I agree that bitcoin has no intrinsic value, faith is entirely extrinsic, but yields value nonetheless. Most assets have both intrinsic and extrinsic value, the value of gold or diamonds is far beyond their intrinsic industrial value. So most assets have a floor for how little value they can have, whereas the floor for bitcoin is bottomless, but so is the floor for IOUs (if the debter decides to default)

            In an IOU, it is not my faith that has value- it is the actuarial calculation of likelihood of repayment.

            I believe this is entirely semantic distinction, I believe the dollar has value if and only if I predict I will be able to exchange it for goods in a day, week, year, decade from now with high probability. This probability is much lower for bitcoin, but you can’t deny that, at some time scale, it does satisfy that criteria.

  3. Steve

    There is value in the existence of a reliable distributed ledger. Whether Bitcoin can succeed in establishing that remains to be seen. But right now the market value of BC is tethered to that possibility. Eventually it will – if successful – settle around the rate of return generated by fees paid to nodes that maintain the distributed ledger

    • bigjosh2

      There is value in a service like a distributed ledger. A system like this might have a model where you pay a fee to commit a record to the ledger. This fee covers the cost of appending the record and publishing the result in a permanent and hard to alter way. The maintainers of the ledger derive their income from these fees. BTW this is not something new – The New York Times classified ads has been providing this service for hundreds of years!

      This is not at all like BitCoin. In Bitcoin, can can (optionally) pay a fee to commit a record to the ledger, but that fee is paid in… well… fees.

      You pay with the same stuff that is created each time a new block of records is added to the ledger. So the thing that uses resources (adding a block of records) actually creates more of the stuff that you use to pay for the creation of new records. This does not make any sense at all! It is like you pay for a newspaper ad using, well, newspaper ads!

  4. Pingback: New top story on Hacker News: How a Bitcoin is not a Dollar – World Best News
  5. Joop Kiefte

    The value of gold doesn’t come from its intrinsic value. Intrinsic value is a fairy tale. An IOU-based system scares me, because IOUs depend on trusting someone who cannot be trusted.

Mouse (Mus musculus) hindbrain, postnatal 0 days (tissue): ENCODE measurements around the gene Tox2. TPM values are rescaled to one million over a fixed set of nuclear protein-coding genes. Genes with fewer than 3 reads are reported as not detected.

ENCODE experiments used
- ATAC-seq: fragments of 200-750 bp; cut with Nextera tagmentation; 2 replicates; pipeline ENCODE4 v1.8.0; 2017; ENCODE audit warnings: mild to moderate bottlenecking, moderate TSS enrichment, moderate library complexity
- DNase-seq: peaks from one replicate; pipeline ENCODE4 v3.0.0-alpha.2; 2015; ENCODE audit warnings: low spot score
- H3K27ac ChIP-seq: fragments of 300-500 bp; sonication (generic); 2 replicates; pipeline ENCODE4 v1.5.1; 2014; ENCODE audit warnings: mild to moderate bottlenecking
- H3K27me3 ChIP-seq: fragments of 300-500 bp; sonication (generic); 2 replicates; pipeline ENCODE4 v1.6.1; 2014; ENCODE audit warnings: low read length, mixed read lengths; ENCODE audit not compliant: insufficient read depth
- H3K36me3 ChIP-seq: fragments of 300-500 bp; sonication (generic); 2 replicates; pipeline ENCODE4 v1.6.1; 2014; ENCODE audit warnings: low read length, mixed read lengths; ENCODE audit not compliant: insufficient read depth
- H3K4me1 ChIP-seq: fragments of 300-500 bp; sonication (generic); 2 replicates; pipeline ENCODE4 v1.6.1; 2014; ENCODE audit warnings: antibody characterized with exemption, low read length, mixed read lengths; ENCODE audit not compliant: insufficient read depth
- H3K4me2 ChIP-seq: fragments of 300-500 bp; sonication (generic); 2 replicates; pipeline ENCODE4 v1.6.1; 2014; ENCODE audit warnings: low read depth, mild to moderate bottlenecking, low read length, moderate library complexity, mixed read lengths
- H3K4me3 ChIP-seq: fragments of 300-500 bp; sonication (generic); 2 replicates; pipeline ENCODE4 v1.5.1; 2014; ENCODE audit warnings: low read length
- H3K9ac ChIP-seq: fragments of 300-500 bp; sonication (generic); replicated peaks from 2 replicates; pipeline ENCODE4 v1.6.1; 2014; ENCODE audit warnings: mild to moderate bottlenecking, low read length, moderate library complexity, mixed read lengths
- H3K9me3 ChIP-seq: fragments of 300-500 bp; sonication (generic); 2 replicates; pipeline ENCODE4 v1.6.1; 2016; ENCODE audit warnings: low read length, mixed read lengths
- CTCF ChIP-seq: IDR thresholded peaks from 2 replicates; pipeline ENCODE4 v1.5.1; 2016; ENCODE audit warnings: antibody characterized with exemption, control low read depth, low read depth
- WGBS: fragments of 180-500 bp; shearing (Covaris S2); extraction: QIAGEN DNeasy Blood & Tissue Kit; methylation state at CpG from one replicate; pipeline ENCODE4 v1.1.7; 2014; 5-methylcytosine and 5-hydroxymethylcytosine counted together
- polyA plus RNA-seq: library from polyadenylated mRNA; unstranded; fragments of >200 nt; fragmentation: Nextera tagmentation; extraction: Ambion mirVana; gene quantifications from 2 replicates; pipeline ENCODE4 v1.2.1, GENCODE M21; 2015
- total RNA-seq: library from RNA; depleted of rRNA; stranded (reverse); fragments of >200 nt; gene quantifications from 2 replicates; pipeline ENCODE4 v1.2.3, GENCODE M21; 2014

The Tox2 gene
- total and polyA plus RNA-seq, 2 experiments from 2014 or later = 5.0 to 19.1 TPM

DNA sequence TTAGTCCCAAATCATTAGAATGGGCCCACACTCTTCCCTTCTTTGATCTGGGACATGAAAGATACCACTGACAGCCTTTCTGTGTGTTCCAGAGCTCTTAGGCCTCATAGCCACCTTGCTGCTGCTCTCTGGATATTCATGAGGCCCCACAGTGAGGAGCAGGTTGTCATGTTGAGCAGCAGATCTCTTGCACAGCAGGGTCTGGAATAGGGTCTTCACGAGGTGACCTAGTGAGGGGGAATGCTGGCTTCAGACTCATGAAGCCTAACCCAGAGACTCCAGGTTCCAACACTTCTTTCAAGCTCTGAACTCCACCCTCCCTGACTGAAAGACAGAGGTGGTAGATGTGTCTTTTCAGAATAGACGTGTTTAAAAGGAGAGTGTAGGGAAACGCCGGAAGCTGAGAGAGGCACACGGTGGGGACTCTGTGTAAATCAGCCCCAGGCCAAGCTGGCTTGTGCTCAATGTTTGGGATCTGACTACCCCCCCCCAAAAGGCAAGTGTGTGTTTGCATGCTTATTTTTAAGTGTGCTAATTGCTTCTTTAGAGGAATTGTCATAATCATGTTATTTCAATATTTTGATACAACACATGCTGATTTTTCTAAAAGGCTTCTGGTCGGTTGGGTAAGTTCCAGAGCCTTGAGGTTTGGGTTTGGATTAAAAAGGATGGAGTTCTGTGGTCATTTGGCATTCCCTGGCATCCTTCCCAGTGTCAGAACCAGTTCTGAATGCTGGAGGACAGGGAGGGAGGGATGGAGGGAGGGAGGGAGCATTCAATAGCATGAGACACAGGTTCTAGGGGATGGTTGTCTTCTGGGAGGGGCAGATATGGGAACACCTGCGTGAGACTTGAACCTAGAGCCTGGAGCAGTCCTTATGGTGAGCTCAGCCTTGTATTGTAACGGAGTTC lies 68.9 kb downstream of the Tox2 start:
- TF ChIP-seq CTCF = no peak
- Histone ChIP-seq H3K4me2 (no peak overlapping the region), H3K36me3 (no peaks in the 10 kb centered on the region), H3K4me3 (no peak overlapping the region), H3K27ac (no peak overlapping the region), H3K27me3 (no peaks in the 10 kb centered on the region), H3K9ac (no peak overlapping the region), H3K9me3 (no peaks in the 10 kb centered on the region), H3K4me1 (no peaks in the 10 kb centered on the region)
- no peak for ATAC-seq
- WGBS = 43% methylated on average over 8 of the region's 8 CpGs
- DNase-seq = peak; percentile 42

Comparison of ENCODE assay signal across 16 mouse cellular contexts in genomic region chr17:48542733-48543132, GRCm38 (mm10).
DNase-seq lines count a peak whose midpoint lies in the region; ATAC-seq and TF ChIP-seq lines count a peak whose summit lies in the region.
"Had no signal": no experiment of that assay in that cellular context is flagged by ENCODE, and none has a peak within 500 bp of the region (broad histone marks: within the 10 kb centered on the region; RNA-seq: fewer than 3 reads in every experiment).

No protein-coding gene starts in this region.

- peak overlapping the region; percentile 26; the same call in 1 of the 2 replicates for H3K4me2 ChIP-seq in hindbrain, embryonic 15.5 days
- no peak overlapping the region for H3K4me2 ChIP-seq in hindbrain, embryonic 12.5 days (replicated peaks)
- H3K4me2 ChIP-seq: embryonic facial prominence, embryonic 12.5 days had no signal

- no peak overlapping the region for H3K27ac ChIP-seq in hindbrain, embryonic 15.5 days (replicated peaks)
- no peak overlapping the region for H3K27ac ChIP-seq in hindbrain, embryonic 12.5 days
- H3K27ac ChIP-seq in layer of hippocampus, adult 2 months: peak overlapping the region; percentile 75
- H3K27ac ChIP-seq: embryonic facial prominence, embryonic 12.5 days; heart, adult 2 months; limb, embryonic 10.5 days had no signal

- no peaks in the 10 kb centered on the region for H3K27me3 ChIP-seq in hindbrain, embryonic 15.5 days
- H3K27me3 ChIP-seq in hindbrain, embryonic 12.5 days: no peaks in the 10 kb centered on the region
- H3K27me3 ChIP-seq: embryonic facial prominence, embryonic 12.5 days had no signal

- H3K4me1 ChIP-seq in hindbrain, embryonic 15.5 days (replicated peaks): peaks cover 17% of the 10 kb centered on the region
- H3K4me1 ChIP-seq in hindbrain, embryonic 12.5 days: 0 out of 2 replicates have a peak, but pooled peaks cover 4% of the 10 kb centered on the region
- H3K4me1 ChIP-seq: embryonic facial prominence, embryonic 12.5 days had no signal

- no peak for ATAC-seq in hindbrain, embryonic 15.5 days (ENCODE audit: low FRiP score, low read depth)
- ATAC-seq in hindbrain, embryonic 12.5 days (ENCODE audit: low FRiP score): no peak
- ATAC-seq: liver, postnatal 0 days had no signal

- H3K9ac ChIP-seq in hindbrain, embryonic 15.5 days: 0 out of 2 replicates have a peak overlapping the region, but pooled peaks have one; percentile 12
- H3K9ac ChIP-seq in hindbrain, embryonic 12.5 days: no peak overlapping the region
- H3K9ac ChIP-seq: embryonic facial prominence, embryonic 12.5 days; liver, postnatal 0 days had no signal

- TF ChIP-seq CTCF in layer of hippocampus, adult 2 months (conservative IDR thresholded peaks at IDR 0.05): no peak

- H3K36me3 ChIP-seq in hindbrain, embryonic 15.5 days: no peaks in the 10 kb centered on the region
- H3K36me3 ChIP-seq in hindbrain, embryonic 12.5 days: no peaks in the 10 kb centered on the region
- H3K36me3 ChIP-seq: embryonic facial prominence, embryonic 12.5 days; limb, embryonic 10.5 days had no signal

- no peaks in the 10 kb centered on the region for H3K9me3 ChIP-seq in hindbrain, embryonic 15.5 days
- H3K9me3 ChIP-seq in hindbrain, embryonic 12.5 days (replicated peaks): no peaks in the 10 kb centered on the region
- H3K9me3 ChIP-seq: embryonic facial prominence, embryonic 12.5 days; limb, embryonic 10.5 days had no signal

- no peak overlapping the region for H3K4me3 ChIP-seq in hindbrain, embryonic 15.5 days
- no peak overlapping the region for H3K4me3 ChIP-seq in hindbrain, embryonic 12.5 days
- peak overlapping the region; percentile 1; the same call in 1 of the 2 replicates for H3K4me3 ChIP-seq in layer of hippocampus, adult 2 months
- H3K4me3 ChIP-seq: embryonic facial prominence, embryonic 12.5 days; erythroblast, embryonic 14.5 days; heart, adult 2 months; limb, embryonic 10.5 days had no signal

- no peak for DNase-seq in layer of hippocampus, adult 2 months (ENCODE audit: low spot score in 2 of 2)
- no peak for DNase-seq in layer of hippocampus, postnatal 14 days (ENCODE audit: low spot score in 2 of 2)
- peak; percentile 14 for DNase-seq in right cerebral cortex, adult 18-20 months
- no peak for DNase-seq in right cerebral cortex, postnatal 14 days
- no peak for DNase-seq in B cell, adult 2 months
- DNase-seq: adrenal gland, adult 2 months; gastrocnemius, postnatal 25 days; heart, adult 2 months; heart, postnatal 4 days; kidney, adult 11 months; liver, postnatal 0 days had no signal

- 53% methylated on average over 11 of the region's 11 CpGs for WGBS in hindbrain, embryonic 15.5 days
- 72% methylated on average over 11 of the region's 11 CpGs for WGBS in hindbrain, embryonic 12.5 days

• bigjosh2

      You should be scared! You should always consider the credit worthiness of the issuer of an IOU before accepting one. The thing with Bitcoin is that there is no one to trust – it is an IOU against no one for nothing.

      I do respectfully disagree about intrinsic value. I’d argue that gold does have intrinsic value. It is a very useful metal if you are stranded on an island.

      So maybe that is a good working test if something has intrinsic value: would you want it if you were permanently stuck on a deserted isle?

      • Joop Kiefte

        But bitcoin is not an IOU. An IOU to no one means nothing is owed. Bitcoin is like a scoreboard, just like Reddit upvotes. Reddit karma is worth nothing, yet we want it. Similarly gold is worth nothing, the only value it has comes from being limited and being a good thing to trade with, because you can check easily that it is true gold. Bitcoin doesn’t copy any properties from dollars, but it DOES copy all the properties that make gold have value. Hence you are right about everything, but it doesn’t matter, because that’s not what gives bitcoin its value.

        • bigjosh2

          Bitcoin is like a scoreboard, just like Reddit upvotes. Reddit karma is worth nothing, yet we want it.

          I think Reddit karma is a great example of a currency to think about. Karma points are issued by Reddit, not by users. Reddit is the casino, and the points are the coins. If Reddit went out of business and started returning 404’s, and then you saw an ebay listing where someone offered to sell you all their karma for a reasonable price, would you buy them?

      • Joop Kiefte

        I don’t accept any IOUs, ever. When I lend money I don’t expect it back, because I invent in the betterment of the world. I only work with euros, which I only accept because people around me are so stupid to accept it, and because I trust european institutions a bit more than american ones, and several forms of cryptocurrency, like STEEM, which is a DPOS system and gets its value because you get exposure to your ideas for it in return, guaranteed by the system.